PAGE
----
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The role of the Children of Twins design in elucidating causal relations between parent characteristics and child outcomes

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Determination of causal connections between parental measures and child outcomes using typical samples is limited by the inability to account for all confounds, both environmental and genetic. This paper discusses the strength of the Children of Twins (COT) design to highlight the role of specific environments. Methods:

A new analytical model is presented which helps differentiate and quantify the environmental and genetic processes underlying associations between family-level risk factors and child adjustment. In order to illustrate the COT design, the relation between smoking during pregnancy and child birth weight (BW) is examined in a sample of female twins and their children from Norway and the United States. Results:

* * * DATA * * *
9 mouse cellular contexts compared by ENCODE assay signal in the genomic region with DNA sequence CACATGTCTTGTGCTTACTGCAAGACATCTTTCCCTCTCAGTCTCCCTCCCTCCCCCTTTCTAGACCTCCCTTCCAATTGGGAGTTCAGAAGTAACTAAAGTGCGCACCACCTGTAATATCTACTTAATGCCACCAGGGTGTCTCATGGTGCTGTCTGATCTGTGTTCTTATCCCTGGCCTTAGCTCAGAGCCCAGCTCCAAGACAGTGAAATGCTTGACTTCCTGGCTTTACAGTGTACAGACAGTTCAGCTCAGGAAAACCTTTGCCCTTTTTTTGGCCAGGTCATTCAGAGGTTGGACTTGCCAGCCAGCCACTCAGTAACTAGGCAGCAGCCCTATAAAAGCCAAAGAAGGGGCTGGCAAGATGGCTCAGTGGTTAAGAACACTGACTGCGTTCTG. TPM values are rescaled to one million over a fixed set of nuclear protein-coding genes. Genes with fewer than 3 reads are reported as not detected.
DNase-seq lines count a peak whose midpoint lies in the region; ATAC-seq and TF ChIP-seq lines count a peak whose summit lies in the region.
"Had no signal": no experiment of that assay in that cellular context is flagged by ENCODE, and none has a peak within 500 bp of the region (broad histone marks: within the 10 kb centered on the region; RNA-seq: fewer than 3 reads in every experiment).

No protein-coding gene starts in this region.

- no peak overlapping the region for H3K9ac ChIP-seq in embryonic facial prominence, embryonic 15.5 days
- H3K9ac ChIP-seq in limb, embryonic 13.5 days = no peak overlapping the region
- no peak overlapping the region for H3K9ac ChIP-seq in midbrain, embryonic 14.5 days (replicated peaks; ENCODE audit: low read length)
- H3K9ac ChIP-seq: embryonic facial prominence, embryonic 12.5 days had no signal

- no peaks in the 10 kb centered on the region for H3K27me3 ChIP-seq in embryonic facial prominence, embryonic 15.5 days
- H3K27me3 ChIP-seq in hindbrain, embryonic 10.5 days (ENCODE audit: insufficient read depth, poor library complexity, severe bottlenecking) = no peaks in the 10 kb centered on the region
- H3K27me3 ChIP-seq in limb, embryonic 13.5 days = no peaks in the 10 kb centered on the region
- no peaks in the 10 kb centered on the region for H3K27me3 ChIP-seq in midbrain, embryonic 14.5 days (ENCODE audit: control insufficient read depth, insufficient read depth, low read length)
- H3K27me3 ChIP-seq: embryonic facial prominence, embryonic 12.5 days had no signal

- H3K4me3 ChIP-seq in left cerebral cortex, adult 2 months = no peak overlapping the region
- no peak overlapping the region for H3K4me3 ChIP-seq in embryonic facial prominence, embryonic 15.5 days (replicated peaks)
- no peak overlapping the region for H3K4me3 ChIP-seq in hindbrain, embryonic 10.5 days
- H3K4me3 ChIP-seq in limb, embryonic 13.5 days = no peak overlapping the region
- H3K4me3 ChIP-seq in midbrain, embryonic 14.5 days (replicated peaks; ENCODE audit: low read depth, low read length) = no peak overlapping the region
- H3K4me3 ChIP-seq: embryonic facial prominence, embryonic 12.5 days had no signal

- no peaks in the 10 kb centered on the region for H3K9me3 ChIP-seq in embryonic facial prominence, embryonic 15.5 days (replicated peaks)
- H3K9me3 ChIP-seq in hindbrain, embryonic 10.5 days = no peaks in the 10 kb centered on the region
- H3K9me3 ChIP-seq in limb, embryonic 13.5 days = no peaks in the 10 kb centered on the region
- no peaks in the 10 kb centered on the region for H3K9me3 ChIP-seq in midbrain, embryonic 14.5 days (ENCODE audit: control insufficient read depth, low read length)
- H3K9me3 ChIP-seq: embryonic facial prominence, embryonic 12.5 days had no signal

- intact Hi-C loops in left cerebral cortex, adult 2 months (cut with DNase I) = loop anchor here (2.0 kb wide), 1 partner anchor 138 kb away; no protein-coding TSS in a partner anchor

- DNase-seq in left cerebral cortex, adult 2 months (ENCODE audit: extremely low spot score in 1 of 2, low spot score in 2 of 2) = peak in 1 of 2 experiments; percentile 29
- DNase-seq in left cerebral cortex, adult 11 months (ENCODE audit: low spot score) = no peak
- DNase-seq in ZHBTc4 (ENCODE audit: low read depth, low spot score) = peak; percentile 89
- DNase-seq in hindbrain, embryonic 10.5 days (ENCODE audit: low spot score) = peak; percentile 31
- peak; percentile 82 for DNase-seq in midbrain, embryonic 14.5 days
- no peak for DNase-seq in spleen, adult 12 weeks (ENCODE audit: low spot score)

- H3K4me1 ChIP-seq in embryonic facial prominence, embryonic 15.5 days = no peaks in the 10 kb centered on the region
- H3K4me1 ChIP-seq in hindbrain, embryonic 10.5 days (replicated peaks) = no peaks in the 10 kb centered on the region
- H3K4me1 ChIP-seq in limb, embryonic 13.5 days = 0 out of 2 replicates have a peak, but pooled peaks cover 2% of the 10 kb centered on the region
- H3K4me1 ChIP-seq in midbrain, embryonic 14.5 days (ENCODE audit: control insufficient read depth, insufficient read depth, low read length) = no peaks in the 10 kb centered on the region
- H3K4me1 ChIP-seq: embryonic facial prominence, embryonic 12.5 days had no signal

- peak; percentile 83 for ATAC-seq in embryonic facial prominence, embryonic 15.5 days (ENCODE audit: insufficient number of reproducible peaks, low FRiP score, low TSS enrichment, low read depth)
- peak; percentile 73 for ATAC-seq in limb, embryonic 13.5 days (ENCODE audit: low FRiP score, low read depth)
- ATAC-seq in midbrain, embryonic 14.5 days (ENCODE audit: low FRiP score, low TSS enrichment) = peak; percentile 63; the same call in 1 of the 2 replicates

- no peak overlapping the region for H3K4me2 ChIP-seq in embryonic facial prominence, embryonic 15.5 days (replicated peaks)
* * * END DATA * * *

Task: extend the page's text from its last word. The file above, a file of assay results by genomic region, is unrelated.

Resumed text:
The results illustrate that smoking during pregnancy is influenced by genetic factors. However, the Children of Twins model supports the claim that smoking during pregnancy has a direct environmental influence on BW and that genetic and shared environmental confounds cannot account for the association. Conclusions:

An assessment of the strengths and limitations of the Children of Twins design and a comparison with other research strategies suggest that the design plays a unique role in the study of developmental psychology and psychopathology. Finally, the authors describe how methodological advances and future applications of the design will provide additional insight into the causal processes underlying children's adjustment to environmental stimuli.
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Keywords: Children of twins; birth weight; gene–environment correlation; parenting; smoking

Document Type: Research Article

Affiliations: 1: University of Virginia, USA 2: Virginia Commonwealth University, USA 3: University of Oslo, Norway

Publication date: November 1, 2003

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